If you read Dean Batchelor’s book The American Hot Rod, there is a quote from a famous early rodder (Alex Xydias, founder of the So-Cal Speed Shop comes to mind) where he says about exactly that - service in the military gave young car enthusiasts technical skills and discipline they did not have before the war.

    Interestingly, a big difference between pre-war hot rods, and post-war was the proliferation of instruments. Many attribute this to encounters with high-performance aircraft during the War.

    I think the War also exposed a lot of guys to California and its car culture that otherwise would not have encountered hot rodding.

    I do not, however, agree with the thesis that I frequently encountered as a kid in the ‘90s that it was exposure to European sports cars in the ETO that led to the creation of hot rodding after the war. That may have led to the increased interest in sports cars after the war, which in turn induced a few people to create hot-rod-like, home-built sports cars (i.e. Max Balchowsky’s Old Yeller), but I think the number of people it led to the dry lakes and drag strips was nil.

    -Dave
     
  13. AtomicEraTom

    AtomicEraTom

    Messages:
    10,885
    Location:
    Portage, Wis.
    There's a lot of guys still building old school rods. I am planning on one myself, something like a Model A or a 32 Deuce with a Flathead. Something you would have seen in the early postwar years. There are a ton of parts available for Model A's, flatheads, and all the other stuff that makes us car guys drool.
     
  14. David Conwill

    David Conwill Call Me a Cab

    Messages:
    2,796
    Location:
    Bennington, VT 05201
    Tom,

    I hope you've got the assembly manual.

    -Dave
     
  15. When I was working with Egge Machine we put togther a lot of performance parts for all sorts of vintage enhines. The Flathead Ford engines have a ton of stuff around, Egge put together rebuilders Rotating Assemblies for the various Flathead Ford engines in variety of oversizes. They are known for engine stuff but have tons of other product lines and if you are looking for something they don't carry they can often point you to someone that has what you're looking for.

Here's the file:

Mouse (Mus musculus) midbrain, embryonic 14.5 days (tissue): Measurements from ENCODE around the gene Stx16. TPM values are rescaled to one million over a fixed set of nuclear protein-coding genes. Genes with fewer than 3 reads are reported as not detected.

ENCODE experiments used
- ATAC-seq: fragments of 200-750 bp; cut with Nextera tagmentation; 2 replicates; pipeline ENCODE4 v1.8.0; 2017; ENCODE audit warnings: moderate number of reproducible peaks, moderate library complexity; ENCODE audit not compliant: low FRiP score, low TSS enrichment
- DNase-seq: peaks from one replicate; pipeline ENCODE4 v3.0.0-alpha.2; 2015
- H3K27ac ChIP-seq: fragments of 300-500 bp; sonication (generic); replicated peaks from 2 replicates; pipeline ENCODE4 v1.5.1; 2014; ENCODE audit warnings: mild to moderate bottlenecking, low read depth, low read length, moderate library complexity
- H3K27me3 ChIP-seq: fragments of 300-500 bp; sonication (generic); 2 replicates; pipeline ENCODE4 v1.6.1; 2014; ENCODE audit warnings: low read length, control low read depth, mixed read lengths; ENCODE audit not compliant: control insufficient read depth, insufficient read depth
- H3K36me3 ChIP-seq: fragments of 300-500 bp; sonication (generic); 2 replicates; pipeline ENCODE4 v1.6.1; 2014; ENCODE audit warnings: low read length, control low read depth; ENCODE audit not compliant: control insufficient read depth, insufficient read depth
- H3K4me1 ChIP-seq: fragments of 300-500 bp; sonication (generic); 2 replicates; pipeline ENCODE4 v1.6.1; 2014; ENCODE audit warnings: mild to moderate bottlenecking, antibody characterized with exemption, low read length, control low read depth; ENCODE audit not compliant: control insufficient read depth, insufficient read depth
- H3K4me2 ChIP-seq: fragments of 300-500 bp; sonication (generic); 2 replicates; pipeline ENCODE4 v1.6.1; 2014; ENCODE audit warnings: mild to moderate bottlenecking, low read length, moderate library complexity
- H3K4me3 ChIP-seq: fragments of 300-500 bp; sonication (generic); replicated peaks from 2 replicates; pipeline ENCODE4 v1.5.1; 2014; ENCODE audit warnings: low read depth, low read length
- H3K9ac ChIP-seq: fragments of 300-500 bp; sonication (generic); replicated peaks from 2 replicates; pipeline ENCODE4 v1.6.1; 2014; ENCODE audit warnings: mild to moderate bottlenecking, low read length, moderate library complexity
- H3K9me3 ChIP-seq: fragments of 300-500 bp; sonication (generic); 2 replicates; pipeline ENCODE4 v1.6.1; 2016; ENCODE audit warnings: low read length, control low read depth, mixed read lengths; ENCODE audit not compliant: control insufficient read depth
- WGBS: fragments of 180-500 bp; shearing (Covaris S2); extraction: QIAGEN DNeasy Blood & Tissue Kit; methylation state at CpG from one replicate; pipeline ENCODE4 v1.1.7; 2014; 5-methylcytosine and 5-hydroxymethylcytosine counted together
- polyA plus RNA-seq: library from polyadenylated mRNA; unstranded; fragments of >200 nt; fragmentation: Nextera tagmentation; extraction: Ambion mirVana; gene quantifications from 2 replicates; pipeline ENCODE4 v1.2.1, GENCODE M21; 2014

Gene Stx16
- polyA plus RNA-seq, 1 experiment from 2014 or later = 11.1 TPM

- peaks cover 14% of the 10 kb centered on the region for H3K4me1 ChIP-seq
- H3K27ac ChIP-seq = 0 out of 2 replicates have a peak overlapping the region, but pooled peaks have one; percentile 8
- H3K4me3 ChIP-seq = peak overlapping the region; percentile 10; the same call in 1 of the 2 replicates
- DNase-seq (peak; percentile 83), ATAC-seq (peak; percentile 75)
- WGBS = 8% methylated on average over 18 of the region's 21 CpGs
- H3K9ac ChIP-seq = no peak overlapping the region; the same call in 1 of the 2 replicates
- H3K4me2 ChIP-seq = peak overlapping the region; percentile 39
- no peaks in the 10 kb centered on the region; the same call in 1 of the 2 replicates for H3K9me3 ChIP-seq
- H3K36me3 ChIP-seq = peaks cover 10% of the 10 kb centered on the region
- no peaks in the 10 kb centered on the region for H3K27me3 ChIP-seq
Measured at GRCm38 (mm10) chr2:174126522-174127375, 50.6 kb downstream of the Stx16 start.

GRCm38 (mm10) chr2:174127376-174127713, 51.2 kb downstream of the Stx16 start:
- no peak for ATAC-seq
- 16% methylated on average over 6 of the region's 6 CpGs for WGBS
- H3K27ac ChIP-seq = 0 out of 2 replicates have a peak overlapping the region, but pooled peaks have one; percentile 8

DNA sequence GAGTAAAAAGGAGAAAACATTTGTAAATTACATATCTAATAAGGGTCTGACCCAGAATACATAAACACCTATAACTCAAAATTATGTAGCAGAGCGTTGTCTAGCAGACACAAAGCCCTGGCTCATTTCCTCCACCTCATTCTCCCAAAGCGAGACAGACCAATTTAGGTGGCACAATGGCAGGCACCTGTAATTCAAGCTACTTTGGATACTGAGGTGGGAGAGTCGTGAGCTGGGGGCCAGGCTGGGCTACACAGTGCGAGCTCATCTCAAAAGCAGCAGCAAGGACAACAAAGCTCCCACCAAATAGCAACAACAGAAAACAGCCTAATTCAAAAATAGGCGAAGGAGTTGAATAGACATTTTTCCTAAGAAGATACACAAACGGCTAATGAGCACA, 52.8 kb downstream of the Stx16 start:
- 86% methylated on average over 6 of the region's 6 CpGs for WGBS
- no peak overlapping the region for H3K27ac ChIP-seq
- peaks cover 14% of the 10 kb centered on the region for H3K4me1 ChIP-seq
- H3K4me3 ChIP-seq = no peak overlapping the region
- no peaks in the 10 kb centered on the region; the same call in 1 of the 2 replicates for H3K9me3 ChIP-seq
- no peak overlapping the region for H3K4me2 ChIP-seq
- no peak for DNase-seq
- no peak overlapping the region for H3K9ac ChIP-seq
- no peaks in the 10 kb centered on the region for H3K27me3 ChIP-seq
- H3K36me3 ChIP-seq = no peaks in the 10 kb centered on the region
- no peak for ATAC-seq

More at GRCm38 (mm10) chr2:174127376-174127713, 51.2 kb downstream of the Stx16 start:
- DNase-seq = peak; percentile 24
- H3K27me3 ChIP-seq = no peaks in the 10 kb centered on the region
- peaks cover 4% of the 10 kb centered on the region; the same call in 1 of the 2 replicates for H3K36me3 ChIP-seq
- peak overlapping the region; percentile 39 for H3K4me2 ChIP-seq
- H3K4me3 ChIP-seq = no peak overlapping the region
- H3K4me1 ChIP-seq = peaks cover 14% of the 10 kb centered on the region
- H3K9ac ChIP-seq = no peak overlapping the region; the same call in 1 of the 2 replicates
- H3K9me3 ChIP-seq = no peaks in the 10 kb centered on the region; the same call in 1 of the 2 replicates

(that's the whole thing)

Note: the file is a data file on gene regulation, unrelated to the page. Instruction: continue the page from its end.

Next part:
http://www.egge.com/
     
  16. David Conwill

    David Conwill Call Me a Cab

    Messages:
    2,796
    Location:
    Bennington, VT 05201
    John, what did you do for Egge? I haven't yet had occasion to buy from them, but given what I've seen/heard they're on my preferred list when rebuild time comes.

    Especially if a Y-block falls into my lap at some point.

    -Dave
     
  17. I did a lot of cataloging work. I created a lot of the charts used in their printed catalog for some of the performance and bling sections. I did entry of new part numbers in their system and some purchasing too. It's a good place and they are always trying to improve. The tough thing is for some of these parts the old stock is gone and getting new stock made can be really hard to do.
     
  18. AtomicEraTom

    AtomicEraTom

    Messages:
    10,885
    Location:
    Portage, Wis.
    True hot-rodders don't need no assembly manual haha. We have a 52 Ford Pickup with a flathead in it, that's coming out and we're going to put a Chevy Drivetrain in it. We're holding onto the engine for a Model A whenever we finally find one we like.
     
  19. David Conwill

    David Conwill Call Me a Cab

    Messages:
    2,796
    Location:
    Bennington, VT 05201
    It really is a worthwhile book to own if you want to know the build techniques and preferred used in the era, and maybe how to improve on them without degrading the period correctness of the build. It's not really a formula, so much as a guide to avoid reinventing the wheel.

    As they say in the book, it's the closest thing to being in the era and having access to the magazines and older guys you would have back then.

    -Dave
     
  20. AtomicEraTom

    AtomicEraTom

    Messages:
    10,885
    Location:
    Portage, Wis.
    Oh, I completely agree. I was only joshing wit you. I always read up on these things before I do anything.